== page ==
On Mother’s Day I showcased one of my mom’s recipes, so I thought my dad shouldn’t be left out on Father’s Day. Hence, I give you:
You probably tried to read that and gave up. Don’t worry; I would have too. In fact, until I did research for this post, I had no idea how it was spelled. I always spelled it the way I said it: Kniflea (k-ni-flea).
Yes, you say. But what in the heck is it?
Knoepfle is a type of egg noodle. Have you ever heard of Spaetzle? Spaetzle is the more popular form of this noodle. Spaetzle is a German egg noodle, but is (supposed to be) longer and thinner, somewhat like spaghetti. Knoepfle is the “button-shaped” equivalent to spaetzle. I equate it with Switzerland, because my dad is Swiss and we always explained it by calling knoepfle a “swiss noodle.” I think that Knoepfle originated in Germany and, from my research, I learned in Switzerland it is spelled Chnoepfli.
For me, knoepfle means two things: “holidays” and “daddy.”
Knoepfle is a special occasion food. It’s one of those things that is not entirely simple to make and it’s time consuming. We ate it on Thanksgiving and Christmas, and maybe one other time of year when the stretch between Christmas and the next Thanksgiving got to be too long. My dad’s whole family makes it. I remember my Nana and Uncle preparing it when I was a child. But, really, I equate it with my dad, because no one makes it like him.
As a child celebrating Thanksgiving, I never new people ate mashed potatoes with their meal. We would have stuffing and knoepfle. It wasn’t until I was older that I realized mashed potatoes are a Thanksgiving staple. I wasn’t even going to make them last year until it dawned on me that my husbands’ family was attending our meal and would probably miss one of their traditions.
Last week we went and visited my parents for a few days. My mom had asked if we’d enjoy turkey as one of the meals. When I got there I realized we were having Thanksgiving in June, and I was delighted. Once a year is not enough for that meal. Then I realized my dad was making knoepfle and I was beyond excited. I immediately got out my camera and began snapping photos.
You’re probably wondering how the noodles come out that shape, like little buttons. (Jordan said they looked like little teeth, which would have grossed me out if I hadn’t thought the exact same thing as a little kid.) Knoepfle dough is wet and sticky, not unlike the consistency of bread dough before all the kneading. My great-grandmother used to scrape the dough with a knife into boiling water to achieve the “little buttons.” I can’t imagine how long and laborious that process was. Luckily, nowadays we have this:
It looks like a flat grater, but it has a track and a place to put the knoepfle dough. Then you run the container back and forth on the track dropping little bits of goodness into boiling water.
Once they all float to the surface, you cook for an additional minute and then drain into a large bowl. Traditionally (at least in our family tradition), knoepfle are served with sauteed onions. And butter. Lots and lots of butter. I remember as a kid watching my parents go through (I think) a pound of butter for a batch. At least two sticks would go into sauteing the onions. I liked mine plain, so large
pats chunks of butter would be added after each batch was cooked to prevent sticking. Over the years we’ve managed to cut down on the butter. Little pats in between each cooked batch, and last week my mom actually cooked the onions in the microwave with barely any butter. *gasp*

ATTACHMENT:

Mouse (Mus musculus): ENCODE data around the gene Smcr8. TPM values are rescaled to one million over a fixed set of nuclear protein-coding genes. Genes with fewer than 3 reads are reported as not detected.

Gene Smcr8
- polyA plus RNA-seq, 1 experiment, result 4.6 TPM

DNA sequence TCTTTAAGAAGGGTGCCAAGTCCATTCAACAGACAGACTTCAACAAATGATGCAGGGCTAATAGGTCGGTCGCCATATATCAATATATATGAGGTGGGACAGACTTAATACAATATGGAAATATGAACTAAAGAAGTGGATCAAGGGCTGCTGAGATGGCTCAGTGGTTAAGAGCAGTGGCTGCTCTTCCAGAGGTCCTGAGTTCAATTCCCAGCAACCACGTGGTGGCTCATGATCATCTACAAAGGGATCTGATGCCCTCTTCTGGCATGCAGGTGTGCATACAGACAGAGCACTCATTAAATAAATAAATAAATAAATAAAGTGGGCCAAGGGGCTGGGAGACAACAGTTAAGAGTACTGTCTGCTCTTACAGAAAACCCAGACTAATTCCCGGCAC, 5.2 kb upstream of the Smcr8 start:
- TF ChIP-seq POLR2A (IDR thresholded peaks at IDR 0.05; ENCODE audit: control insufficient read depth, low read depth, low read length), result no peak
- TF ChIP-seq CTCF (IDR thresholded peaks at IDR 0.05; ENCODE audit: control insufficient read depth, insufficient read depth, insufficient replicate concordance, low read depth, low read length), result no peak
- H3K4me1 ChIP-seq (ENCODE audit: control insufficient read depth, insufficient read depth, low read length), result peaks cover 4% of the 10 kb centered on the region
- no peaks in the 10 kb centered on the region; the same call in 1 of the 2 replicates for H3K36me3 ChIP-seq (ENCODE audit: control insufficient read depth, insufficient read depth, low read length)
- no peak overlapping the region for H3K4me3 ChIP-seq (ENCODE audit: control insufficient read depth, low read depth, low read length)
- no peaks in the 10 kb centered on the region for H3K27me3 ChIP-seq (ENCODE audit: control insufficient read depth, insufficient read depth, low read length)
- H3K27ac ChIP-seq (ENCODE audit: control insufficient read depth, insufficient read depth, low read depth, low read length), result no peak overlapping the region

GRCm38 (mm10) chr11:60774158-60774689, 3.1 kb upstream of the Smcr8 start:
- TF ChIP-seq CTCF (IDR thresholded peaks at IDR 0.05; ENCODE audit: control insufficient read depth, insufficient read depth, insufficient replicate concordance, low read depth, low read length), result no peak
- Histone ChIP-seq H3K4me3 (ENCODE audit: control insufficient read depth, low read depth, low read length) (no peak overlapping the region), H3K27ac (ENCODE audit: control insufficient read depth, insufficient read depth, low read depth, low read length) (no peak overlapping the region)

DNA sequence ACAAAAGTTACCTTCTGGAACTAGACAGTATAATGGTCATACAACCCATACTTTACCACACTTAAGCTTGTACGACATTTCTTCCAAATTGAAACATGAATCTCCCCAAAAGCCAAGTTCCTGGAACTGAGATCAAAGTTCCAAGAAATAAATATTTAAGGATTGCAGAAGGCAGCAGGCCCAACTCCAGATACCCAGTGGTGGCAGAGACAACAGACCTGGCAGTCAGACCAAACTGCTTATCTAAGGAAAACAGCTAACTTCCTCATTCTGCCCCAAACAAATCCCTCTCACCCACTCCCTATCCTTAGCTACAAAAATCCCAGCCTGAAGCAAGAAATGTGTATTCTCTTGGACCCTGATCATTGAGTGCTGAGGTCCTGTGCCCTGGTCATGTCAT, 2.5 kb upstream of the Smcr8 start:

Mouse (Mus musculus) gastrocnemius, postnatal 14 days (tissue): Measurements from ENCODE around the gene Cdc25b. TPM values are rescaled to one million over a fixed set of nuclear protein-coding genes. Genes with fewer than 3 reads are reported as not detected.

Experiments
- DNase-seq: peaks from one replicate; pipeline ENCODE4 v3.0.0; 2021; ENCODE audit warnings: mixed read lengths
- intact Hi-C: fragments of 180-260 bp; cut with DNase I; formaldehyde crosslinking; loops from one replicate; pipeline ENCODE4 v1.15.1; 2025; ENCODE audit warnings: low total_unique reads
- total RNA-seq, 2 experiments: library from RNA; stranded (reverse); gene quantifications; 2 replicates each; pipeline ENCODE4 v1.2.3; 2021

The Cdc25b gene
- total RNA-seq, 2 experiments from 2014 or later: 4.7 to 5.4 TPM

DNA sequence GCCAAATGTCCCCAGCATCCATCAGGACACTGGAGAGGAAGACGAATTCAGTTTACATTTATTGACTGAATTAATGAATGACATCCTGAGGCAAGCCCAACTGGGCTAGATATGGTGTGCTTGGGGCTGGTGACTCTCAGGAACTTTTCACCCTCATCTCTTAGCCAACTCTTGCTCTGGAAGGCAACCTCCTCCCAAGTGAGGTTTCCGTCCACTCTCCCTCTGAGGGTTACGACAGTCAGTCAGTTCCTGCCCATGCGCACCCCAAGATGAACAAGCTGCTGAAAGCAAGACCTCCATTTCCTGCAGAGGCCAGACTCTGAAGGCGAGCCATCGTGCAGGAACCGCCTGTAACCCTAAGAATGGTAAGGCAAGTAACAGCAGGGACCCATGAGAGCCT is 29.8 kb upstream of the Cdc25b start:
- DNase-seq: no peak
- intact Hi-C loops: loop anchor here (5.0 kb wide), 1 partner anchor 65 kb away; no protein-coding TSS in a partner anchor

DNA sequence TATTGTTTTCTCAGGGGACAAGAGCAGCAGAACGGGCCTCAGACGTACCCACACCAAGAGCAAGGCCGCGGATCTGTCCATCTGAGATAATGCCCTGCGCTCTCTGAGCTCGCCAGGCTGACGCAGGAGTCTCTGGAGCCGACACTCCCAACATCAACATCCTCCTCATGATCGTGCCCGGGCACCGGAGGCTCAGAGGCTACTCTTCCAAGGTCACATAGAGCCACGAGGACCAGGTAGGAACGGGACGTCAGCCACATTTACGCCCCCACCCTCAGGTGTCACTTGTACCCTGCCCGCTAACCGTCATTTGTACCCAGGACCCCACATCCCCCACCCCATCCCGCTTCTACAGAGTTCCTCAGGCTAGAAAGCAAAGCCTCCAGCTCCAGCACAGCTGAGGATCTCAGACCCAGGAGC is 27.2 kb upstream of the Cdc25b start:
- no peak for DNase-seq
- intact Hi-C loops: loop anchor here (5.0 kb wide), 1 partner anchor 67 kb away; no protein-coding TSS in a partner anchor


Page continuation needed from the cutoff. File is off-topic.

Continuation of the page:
Growing up, there were always two containers of knoepfle on the holiday table: with onions and plain. I liked mine with just (more) butter and parmesan cheese. My dad likes his with onions and gravy (or leftover with melted Swiss cheese). You can dress them up however you like.
I’ve always been too scared to make them myself. My dad does it so perfectly and effortlessly that I don’t even think mine would compare. But now I want to try making them on my own. I have spaetzle press, after all. It shouldn’t go to waste. Maybe we’ll have Thanksgiving in August.
So, Happy Father’s Day to my dad. Thanks for bringing me up with such a special tradition. No holiday is ever complete without your knoepfle. It’s something that I hope I will be brave enough to do with Jordan one day. Thanks for being a great dad! I love you.
Yes, I was a pizza for Halloween. The whole food thing seems clearer now, no?
- 8 eggs
- 6 cups flour
- 2 cups whole milk
- 1 teaspoon salt
- 4-8 tablespoons butter
- 2 medium onions and 8 tablespoons butter (optional)
- Beat eggs in an electric mixer fitted with the paddle attachment. Add the flour, milk, and salt. Batter will be very thick and sticky. Mix on low speed until all the lumps are out.
- If you plan to serve your knoepfle with onions now is the time to cook them. Chop the onions and sauté in the butter until they are translucent. Set aside. You can mix them with the cooked knoepfle (see next step) or serve them in a separate bowl on the side.
- Meanwhile, begin boiling your water. It is best to use a large stock pot that has a colander (pasta) pot with it. Once water is boiling, add approximately a cup of batter to the spaetzle press and slowly slide the press back and forth to create your knoepfle. Watch for the knoepfle to float to the top of the water, then boil for an additional one minute (after they are all floating). Strain and place into a large bowl. Mix with a tablespoon (or two) of butter (to prevent sticking). You can mix with the sautéed onions instead of the butter in this step. You may want to taste your knoepfle at this point to see if the batter needs more salt. Repeat until batter is finished, about 4 times.
- Serve with the sautéed onions, extra butter, gravy, and Swiss or parmesan cheese.